Living without Windows!

by Jos Visser

Part 15: I am too smart (for my own good)

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My life is a rather mobile one and, therefore, so is my laptop's. I move from network to network, plugging Jadzia (my laptop) in whatever local network I can find, and, when none is available, I use my PCMCIA modem to dial-in somewhere. To support my promiscuous networking habits I have written a number of scripts which I can use to configure my system for the network I connect to. So, when I hookup to a LAN somewhere I have to configure the local networking parameters only once and from then on I can use the "net" script to reconfigure my system. E.g.:
jadzia:/root# net flips
Setting networking parameters for Philips Nijmegen...
jadzia:/root# _
Ever since I took the time to investigate DHCP I can even connect to networks that use DHCP to dynamically assign networking parameters. The "net" script takes care of a lot of things: it sets the local IP address, the subnet mask, changes the routing table for any default gateway and even reconfigures the DNS resolver.


Regarding electronic mail I use Netscape Messenger to send and read e-mail. Messenger can be configured for multiple e-mail servers (using the IMAP protocol), but when sending e-mail only one server can be specified. Messenger forwards all e-mail to that specific server (using SMTP) and then expects that server to take care of handling the message). Needless to say, depending on wherever I am at a particular moment, Messenger's outgoing e-mail server needs to be a different one.

For a while I just used the Edit->Preferences menu to change the outgoing e-mail server whenever it was appropriate. However, that started to annoy me after a while. Something smarter was called for.

The solution is of course obvious: Jadzia runs Linux and is therefore excellently equiped to be an e-mail server. It has run Sendmail ever since I installed it, but I did not take any special care configuring it. I decided to implement a scheme whereby Messenger would forward all e-mail to my local Sendmail, and then have Sendmail take care of things.


Sendmail is a truly excellent subsystem for handling e-mail. Just about anything you could possibly want can be configured through its "" configuration file. Unfortunately, you need multiple years of experience in declarative programming before you can even hope to understand how Sendmail understands the statements in that configuration file. Fortunately however, the default configuration file that is shipped with most Sendmail installations is an all-singing-all-dancing version that has Sendmail do whatever most people want it to do.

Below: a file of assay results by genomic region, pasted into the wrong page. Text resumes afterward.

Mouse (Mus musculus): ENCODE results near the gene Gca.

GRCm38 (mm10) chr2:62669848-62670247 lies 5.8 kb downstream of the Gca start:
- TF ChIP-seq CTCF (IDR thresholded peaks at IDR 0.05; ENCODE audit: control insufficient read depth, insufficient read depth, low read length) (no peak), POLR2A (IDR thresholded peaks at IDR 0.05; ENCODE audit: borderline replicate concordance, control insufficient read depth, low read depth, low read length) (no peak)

In my case I wanted something different. Normally Sendmail is prepared to take full responsibility for the handling and delivery of e-mail messages. This means that it looks at any message's recipients, contacts each of their mail servers directly and sends them a copy of the message. This was not acceptable in my situation: when one of the recipient's mail servers was not available, the message would stay queued up on my system until it could finally be delivered. The problem with that is that I (and therefore  my laptop as well) might be somewhere else completely by that time. I would like Sendmail to forward messages to another mail server that would then become responsible for handling these messages.

The default Sendmail configuration file understands that concept; it is called the "Smart Relay Host". By defining the $S macro in the configuration file all outgoing e-mail will automatically be forwarded to the relay host:

# "Smart" relay host (may be null)
This example would tell Sendmail to forward all outgoing e-mail to "".

In itself this does not change the problem: instead of reconfiguring Messenger all the time I now have to reconfigure Sendmail all the time to tell it where to forward e-mail to. Surely, Sendmail's relay host is dependent of wherever I plug Jadzia into the network?

Rightly so; but, to counter this problem I created a script called "setmailrelay" that changes the Sendmail configuration file and restarts it:

jadzia:/root# setmailrelay
Setting mail relay host (
jadzia:/root# _
The script uses "sed" to fill in the new mail relay server into a template Sendmail configuration file and write out the result to a new "/etc/". Then, it restarts Sendmail with its new configuration. I extended the "net" script with appropriate calls to "setmailrelay" depending on the network I connected to or dialed into.

However, I was left with one problem; what to do when I was disconnected from any network and still wanted to send e-mail? I decided to give "setmailrelay" a special case: "setmailrelay none" would just terminate Sendmail and not restart it.